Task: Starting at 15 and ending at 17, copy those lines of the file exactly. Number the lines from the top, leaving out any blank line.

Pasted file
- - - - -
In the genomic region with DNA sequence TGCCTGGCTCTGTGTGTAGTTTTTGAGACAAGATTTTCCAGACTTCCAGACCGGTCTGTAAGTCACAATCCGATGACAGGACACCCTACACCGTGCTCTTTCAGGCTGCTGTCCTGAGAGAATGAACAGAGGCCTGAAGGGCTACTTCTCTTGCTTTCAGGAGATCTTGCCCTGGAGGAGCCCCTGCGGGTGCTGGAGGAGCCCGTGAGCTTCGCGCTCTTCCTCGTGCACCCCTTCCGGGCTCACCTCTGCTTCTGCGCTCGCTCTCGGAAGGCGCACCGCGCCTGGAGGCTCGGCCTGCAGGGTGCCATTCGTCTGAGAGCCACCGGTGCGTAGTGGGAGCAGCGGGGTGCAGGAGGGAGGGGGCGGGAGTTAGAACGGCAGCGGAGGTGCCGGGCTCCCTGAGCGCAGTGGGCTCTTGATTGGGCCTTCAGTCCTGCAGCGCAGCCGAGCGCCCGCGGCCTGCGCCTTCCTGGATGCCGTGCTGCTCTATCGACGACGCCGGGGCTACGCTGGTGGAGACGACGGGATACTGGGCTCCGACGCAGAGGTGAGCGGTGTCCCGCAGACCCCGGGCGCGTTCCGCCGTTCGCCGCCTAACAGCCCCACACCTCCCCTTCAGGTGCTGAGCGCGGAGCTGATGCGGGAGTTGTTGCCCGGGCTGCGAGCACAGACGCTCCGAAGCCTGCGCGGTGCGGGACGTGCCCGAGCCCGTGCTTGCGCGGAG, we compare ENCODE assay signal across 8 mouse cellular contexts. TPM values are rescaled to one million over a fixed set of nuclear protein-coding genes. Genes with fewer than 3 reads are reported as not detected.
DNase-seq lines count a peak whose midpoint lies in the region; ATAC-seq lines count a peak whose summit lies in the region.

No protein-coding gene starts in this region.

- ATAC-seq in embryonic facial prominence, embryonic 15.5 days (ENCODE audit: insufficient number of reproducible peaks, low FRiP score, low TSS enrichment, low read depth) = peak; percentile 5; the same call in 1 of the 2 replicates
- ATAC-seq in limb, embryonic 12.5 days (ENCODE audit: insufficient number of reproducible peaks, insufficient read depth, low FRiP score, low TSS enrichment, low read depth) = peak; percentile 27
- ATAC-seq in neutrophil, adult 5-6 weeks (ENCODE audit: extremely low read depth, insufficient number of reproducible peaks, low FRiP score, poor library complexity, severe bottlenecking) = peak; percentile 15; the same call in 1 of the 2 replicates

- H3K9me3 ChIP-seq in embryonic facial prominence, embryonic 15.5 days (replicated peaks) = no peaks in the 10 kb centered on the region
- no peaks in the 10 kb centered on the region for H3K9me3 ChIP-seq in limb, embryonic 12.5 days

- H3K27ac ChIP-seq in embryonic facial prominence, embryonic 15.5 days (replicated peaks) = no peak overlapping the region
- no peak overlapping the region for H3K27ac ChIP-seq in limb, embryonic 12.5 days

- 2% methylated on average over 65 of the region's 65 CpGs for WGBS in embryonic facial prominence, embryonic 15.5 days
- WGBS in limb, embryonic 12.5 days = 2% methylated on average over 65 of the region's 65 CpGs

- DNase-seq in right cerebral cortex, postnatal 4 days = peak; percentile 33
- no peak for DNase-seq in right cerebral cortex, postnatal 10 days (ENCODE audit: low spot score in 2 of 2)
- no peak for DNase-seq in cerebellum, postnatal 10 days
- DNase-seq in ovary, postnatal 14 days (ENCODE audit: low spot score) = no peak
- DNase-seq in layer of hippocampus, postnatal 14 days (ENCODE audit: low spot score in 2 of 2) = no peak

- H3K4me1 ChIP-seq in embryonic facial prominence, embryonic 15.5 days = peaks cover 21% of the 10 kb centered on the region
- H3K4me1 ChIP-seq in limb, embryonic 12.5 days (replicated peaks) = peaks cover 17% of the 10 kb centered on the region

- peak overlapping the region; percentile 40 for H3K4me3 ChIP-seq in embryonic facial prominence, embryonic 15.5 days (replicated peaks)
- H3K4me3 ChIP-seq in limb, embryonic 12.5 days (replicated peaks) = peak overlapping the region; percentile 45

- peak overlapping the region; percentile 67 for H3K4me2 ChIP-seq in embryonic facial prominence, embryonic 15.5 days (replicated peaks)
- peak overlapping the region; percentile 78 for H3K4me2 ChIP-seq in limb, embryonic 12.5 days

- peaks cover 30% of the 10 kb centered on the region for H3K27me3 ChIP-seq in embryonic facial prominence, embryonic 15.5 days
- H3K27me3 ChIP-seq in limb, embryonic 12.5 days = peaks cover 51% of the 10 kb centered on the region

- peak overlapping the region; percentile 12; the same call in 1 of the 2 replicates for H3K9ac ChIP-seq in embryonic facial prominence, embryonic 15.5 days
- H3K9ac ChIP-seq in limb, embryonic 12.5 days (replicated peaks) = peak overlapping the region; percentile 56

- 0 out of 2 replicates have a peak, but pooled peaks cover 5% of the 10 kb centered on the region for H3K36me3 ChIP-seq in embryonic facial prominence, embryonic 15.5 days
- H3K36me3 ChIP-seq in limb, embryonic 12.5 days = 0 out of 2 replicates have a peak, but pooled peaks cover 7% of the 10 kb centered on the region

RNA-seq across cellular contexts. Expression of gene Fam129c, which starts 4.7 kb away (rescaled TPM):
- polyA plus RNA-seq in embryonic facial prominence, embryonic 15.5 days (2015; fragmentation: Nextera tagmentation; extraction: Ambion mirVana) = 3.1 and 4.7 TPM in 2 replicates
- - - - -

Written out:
- no peak for DNase-seq in cerebellum, postnatal 10 days
- DNase-seq in ovary, postnatal 14 days (ENCODE audit: low spot score) = no peak
- DNase-seq in layer of hippocampus, postnatal 14 days (ENCODE audit: low spot score in 2 of 2) = no peak